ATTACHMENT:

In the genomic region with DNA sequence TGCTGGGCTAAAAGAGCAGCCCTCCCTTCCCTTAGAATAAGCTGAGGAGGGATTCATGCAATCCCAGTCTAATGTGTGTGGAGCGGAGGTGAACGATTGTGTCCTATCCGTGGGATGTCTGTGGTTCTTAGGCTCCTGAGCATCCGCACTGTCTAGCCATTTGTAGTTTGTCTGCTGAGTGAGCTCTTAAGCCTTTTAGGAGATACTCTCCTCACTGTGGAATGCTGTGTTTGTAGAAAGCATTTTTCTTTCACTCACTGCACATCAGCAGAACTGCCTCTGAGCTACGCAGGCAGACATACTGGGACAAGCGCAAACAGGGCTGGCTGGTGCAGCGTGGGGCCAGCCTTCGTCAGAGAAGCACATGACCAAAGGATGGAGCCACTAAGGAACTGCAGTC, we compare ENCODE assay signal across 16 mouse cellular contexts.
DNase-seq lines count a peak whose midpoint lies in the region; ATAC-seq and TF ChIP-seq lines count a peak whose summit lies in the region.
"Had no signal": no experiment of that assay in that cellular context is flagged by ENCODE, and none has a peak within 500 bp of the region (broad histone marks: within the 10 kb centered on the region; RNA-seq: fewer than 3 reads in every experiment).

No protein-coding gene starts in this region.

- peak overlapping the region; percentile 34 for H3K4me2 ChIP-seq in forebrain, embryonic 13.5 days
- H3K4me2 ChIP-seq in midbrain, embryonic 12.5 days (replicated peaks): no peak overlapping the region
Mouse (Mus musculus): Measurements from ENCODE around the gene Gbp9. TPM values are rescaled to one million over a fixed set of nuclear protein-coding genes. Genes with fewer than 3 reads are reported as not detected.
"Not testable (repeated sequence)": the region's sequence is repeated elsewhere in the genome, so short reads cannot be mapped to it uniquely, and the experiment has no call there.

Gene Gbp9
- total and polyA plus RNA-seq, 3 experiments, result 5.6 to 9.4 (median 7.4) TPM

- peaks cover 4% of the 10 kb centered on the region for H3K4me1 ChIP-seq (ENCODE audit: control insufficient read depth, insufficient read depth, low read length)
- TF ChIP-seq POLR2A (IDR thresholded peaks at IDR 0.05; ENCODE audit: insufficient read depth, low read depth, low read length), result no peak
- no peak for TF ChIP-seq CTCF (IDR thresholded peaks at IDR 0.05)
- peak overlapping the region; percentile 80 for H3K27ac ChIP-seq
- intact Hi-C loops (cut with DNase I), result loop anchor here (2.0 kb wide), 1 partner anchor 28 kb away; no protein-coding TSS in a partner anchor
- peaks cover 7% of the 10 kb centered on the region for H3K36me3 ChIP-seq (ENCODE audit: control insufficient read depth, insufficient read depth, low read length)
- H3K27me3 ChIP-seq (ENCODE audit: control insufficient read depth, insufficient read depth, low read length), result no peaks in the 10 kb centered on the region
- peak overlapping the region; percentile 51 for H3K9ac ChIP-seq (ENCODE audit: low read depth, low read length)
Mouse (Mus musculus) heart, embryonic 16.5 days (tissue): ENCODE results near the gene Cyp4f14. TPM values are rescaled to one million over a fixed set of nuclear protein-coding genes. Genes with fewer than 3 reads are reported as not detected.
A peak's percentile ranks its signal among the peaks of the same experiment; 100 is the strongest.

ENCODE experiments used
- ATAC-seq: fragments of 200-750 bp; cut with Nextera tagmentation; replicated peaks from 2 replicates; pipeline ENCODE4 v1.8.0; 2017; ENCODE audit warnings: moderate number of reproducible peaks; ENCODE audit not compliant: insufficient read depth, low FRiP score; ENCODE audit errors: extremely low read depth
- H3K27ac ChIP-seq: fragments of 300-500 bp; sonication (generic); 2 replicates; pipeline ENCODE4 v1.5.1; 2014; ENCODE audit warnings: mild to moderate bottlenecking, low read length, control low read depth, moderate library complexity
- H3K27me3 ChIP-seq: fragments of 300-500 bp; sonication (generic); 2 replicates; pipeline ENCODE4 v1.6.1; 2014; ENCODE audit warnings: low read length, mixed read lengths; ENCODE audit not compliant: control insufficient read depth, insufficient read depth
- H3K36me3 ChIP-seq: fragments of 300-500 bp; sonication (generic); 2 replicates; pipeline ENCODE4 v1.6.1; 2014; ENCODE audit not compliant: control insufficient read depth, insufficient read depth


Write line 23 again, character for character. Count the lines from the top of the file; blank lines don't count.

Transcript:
- H3K27ac ChIP-seq: fragments of 300-500 bp; sonication (generic); 2 replicates; pipeline ENCODE4 v1.5.1; 2014; ENCODE audit warnings: mild to moderate bottlenecking, low read length, control low read depth, moderate library complexity